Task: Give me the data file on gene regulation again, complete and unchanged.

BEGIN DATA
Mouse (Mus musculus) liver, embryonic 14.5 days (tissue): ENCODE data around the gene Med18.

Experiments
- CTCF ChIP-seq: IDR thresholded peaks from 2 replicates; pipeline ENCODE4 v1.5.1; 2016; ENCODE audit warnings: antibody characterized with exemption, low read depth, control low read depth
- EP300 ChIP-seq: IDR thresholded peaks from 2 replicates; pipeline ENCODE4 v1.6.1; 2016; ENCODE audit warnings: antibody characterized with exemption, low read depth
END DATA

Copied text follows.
Mouse (Mus musculus) liver, embryonic 14.5 days (tissue): ENCODE data around the gene Med18.

Experiments
- CTCF ChIP-seq: IDR thresholded peaks from 2 replicates; pipeline ENCODE4 v1.5.1; 2016; ENCODE audit warnings: antibody characterized with exemption, low read depth, control low read depth
- EP300 ChIP-seq: IDR thresholded peaks from 2 replicates; pipeline ENCODE4 v1.6.1; 2016; ENCODE audit warnings: antibody characterized with exemption, low read depth